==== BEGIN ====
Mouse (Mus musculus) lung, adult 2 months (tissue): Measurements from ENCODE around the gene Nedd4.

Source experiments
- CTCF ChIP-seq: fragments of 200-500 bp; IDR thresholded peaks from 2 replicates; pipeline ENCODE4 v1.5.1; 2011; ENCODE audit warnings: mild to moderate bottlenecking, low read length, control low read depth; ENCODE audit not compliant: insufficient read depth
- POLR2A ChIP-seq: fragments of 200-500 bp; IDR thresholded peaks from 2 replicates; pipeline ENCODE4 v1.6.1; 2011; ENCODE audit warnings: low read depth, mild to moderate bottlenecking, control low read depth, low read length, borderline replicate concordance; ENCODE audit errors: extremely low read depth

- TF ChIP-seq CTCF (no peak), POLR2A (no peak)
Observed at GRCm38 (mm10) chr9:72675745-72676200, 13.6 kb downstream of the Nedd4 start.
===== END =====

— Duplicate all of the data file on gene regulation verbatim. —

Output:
Mouse (Mus musculus) lung, adult 2 months (tissue): Measurements from ENCODE around the gene Nedd4.

Source experiments
- CTCF ChIP-seq: fragments of 200-500 bp; IDR thresholded peaks from 2 replicates; pipeline ENCODE4 v1.5.1; 2011; ENCODE audit warnings: mild to moderate bottlenecking, low read length, control low read depth; ENCODE audit not compliant: insufficient read depth
- POLR2A ChIP-seq: fragments of 200-500 bp; IDR thresholded peaks from 2 replicates; pipeline ENCODE4 v1.6.1; 2011; ENCODE audit warnings: low read depth, mild to moderate bottlenecking, control low read depth, low read length, borderline replicate concordance; ENCODE audit errors: extremely low read depth

- TF ChIP-seq CTCF (no peak), POLR2A (no peak)
Observed at GRCm38 (mm10) chr9:72675745-72676200, 13.6 kb downstream of the Nedd4 start.